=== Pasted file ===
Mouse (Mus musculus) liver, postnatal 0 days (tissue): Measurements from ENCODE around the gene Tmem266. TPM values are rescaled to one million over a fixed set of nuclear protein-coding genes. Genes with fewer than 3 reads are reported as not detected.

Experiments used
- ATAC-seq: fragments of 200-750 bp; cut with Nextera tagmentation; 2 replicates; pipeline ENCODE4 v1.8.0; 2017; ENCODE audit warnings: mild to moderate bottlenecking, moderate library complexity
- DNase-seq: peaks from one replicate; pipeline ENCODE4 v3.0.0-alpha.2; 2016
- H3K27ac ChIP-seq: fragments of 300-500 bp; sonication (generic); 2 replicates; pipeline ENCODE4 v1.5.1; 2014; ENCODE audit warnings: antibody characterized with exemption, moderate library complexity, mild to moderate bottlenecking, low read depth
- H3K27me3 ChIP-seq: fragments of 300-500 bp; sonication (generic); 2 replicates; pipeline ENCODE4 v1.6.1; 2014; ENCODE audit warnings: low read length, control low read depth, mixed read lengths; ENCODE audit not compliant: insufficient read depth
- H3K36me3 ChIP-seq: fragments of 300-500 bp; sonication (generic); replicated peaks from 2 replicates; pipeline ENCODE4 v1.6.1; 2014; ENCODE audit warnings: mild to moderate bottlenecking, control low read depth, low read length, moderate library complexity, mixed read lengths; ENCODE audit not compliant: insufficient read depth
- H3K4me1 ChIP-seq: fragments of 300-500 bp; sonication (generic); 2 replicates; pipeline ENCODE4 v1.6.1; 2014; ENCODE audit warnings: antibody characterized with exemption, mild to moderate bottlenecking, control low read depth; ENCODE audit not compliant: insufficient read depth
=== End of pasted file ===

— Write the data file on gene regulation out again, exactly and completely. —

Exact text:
Mouse (Mus musculus) liver, postnatal 0 days (tissue): Measurements from ENCODE around the gene Tmem266. TPM values are rescaled to one million over a fixed set of nuclear protein-coding genes. Genes with fewer than 3 reads are reported as not detected.

Experiments used
- ATAC-seq: fragments of 200-750 bp; cut with Nextera tagmentation; 2 replicates; pipeline ENCODE4 v1.8.0; 2017; ENCODE audit warnings: mild to moderate bottlenecking, moderate library complexity
- DNase-seq: peaks from one replicate; pipeline ENCODE4 v3.0.0-alpha.2; 2016
- H3K27ac ChIP-seq: fragments of 300-500 bp; sonication (generic); 2 replicates; pipeline ENCODE4 v1.5.1; 2014; ENCODE audit warnings: antibody characterized with exemption, moderate library complexity, mild to moderate bottlenecking, low read depth
- H3K27me3 ChIP-seq: fragments of 300-500 bp; sonication (generic); 2 replicates; pipeline ENCODE4 v1.6.1; 2014; ENCODE audit warnings: low read length, control low read depth, mixed read lengths; ENCODE audit not compliant: insufficient read depth
- H3K36me3 ChIP-seq: fragments of 300-500 bp; sonication (generic); replicated peaks from 2 replicates; pipeline ENCODE4 v1.6.1; 2014; ENCODE audit warnings: mild to moderate bottlenecking, control low read depth, low read length, moderate library complexity, mixed read lengths; ENCODE audit not compliant: insufficient read depth
- H3K4me1 ChIP-seq: fragments of 300-500 bp; sonication (generic); 2 replicates; pipeline ENCODE4 v1.6.1; 2014; ENCODE audit warnings: antibody characterized with exemption, mild to moderate bottlenecking, control low read depth; ENCODE audit not compliant: insufficient read depth